Jia Tolentino wrote in The New Yorker yesterday that “every woman I know has been anticipating a backlash since about thirty seconds after the Weinstein story broke.” Slightly harder to anticipate, perhaps, was the clumsy and in many cases spectacular vacuousness that would lend the backlash its force, the febrile polemics and downright lazy thinking it would marshal under the banner of measured argument. We saw, for example, the requisite invocation, never far from conversations about feminism, of McCarthyism. We saw a confused essay about a coercive sexual encounter denounced as “a public conviction” that left the #MeToo movement “compromised.” We saw Mathilde Krim, a pioneering AIDS researcher who died this month, resurrected in a call to acknowledge unsung female achievement, and then used as a rhetorical prop to swat away the concerns of women now voicing additional—and therefore, because the framing required it, incompatible—visions of progress. “I have been confused by the tone of all of these pieces,” Tolentino writes, “which seem far more inflamed, over-generalized, and fatalistic than the relentlessly nuanced and self-interrogative essays that have actually delineated #MeToo.” Immediately after reading the article, I sent it to a running group text I have with my friends. We had discussed some of the pieces Tolentino mentions, pieces we agreed were less interested in interrogating a problem than striking a pose in corrosive bad faith. The trouble, Tolentino suggests, is that the cannonade of half-baked hot takes works to occlude even a modest accounting of the complicated questions at hand: “What are the parameters in which we should hold people responsible for more extreme versions of their behavior?” And even if everyone agreed on those parameters, what would a truly just way of enforcing them look like? Those questions, backlash notwithstanding, remain, and deserve a more serious attention. It is fortunate that we have writers like Tolentino to explore them. —Spencer Bokat-Lindell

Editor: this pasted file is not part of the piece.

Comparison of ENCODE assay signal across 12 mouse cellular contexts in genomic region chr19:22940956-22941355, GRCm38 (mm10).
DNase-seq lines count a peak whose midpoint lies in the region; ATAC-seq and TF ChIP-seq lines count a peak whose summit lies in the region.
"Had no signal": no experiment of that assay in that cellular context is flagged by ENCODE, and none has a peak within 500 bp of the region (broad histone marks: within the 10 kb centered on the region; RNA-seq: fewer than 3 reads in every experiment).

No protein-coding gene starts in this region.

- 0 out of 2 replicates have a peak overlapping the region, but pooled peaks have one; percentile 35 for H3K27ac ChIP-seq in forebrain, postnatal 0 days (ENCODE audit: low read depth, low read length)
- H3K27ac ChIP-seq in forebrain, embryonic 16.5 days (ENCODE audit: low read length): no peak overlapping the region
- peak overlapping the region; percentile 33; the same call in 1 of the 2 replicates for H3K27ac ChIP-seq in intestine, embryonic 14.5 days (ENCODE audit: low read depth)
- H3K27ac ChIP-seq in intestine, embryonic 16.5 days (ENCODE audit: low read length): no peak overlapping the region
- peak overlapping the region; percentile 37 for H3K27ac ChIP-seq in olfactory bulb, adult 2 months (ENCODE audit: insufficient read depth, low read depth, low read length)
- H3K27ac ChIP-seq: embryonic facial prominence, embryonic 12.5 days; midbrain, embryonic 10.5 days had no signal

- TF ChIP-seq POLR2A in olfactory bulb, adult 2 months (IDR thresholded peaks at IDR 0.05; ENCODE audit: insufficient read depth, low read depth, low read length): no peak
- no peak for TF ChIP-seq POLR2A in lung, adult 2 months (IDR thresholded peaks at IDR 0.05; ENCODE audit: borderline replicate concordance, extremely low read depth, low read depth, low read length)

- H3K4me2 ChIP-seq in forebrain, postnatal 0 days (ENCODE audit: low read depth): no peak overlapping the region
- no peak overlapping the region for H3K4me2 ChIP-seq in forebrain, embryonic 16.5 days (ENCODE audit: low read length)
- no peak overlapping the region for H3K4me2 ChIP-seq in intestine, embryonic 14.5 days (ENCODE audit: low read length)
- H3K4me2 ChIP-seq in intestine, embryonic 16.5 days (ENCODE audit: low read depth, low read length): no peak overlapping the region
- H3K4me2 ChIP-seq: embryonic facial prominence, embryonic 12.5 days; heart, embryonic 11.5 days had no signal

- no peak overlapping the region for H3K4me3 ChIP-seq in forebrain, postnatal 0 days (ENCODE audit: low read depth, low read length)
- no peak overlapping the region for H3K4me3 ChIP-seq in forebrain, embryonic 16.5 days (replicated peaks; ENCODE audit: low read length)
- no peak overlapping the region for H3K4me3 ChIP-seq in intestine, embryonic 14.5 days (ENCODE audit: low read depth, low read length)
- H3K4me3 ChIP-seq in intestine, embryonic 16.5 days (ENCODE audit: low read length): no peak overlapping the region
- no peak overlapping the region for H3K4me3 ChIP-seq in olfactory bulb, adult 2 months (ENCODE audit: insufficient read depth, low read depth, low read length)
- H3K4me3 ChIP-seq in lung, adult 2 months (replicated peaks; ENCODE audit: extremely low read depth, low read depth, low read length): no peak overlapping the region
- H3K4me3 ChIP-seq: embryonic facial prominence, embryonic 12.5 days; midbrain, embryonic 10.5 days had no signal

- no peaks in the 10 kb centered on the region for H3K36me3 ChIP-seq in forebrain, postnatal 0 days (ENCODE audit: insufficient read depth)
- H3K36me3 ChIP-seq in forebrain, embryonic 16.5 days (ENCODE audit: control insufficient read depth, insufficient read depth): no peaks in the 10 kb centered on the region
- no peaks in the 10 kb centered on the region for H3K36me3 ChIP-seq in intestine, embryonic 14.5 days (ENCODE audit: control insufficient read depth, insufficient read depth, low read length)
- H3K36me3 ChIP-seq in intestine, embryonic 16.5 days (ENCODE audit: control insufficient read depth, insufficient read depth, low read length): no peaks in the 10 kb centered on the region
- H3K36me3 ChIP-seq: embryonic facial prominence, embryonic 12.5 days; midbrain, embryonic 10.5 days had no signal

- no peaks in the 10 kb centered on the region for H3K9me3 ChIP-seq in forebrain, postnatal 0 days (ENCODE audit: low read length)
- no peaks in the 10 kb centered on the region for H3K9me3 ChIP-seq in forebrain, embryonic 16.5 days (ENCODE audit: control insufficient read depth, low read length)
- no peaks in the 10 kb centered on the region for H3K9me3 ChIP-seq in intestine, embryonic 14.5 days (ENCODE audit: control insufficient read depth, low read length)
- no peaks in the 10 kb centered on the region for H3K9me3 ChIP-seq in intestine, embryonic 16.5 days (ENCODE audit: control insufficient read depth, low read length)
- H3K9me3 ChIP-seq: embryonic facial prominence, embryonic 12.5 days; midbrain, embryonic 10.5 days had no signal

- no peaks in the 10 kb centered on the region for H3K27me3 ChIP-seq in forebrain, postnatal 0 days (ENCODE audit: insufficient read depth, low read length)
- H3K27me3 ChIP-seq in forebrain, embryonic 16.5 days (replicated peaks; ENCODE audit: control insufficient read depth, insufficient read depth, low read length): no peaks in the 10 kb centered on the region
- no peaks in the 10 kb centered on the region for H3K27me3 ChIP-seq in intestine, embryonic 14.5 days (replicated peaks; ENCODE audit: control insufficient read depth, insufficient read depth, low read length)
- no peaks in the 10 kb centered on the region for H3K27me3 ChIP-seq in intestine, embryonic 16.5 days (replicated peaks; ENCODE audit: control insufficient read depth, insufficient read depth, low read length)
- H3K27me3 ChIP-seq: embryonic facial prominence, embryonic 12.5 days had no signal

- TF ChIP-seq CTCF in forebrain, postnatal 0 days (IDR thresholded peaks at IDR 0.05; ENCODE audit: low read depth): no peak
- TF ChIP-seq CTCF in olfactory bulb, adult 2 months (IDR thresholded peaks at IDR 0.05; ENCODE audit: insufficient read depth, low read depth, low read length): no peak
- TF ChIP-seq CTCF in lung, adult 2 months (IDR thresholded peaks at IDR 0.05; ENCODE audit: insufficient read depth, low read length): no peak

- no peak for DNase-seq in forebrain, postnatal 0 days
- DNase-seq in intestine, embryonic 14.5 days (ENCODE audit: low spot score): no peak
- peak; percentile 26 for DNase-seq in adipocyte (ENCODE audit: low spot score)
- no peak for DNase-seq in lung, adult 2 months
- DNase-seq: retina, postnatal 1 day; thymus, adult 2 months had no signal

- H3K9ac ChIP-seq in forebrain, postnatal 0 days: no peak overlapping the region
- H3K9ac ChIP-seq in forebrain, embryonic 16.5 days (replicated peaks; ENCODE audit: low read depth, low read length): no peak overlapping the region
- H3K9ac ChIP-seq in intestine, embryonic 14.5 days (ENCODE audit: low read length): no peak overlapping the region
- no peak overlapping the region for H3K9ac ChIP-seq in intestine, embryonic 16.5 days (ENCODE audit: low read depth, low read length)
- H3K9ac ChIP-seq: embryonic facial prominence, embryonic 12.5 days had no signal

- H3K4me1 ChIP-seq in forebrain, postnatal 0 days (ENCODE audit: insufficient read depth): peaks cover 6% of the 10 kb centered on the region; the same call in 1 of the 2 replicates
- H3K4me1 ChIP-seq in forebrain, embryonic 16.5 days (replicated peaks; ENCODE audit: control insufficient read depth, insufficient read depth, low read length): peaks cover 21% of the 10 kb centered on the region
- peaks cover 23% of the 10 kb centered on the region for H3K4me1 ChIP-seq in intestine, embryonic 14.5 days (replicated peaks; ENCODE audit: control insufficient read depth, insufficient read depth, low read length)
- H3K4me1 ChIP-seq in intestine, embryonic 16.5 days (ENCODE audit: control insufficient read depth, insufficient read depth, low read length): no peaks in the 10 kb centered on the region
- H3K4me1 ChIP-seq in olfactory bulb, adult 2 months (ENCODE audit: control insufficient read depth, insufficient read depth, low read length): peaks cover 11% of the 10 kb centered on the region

I’ve been trying to figure out how to prepare myself to watch the State of the Union. I thought of listening to every one of NPR’s Up First episodes for as far back as I could go, but I didn’t trust myself to make sense of 2017’s contradictory words and actions on my own. I turned instead toward where Ta-Nehisi Coates has often pointed: a history lesson from the seventies. Edmund Morgan examines the simultaneous growth of slavery and of ideals of freedom in early colonial Virginia in his article “Slavery and Freedom: The American Paradox” (and in much greater depth in his book American Slavery, American Freedom if you have the time to read four hundred fifty pages before January 30). “It has been tempting to dismiss Jefferson and the whole Virginia dynasty as hypocrites. But to do so is to deprive the term ‘hypocrisy’ of useful meaning. If hypocrisy means deliberately to affirm a principle without believing it, then hypocrisy requires a rare clarity of mind combined with an unscrupulous intention to deceive. To attribute such an intention, even to attribute such clarity of mind in the matter, to Jefferson, Madison, or Washington is once again to evade the challenge. What we need to explain is how such men could have arrived at beliefs and actions so full of contradiction.” Morgan does not excuse Jefferson, Madison, or Washington of their investment in slavery. Rather, what follows is a revelation of the perhaps unconscious purpose of their contradictory proclamations: to appease one group at the expense of another, while in truth providing negligible support to either. Morgan’s nearly fifty-year-old words are helping me prepare to make sense of nonsense. “To explain the origin of the contradictions does not eliminate them or make them less ugly. But it may enable us to understand a little better the strength of the ties that bound freedom to slavery, even in so noble a mind as Jefferson’s. And it may perhaps make us wonder about the ties that bind more devious tyrannies to our own freedoms and give us still today our own American paradox”—and still today, in 2018, our own American paradox. —Claire Benoit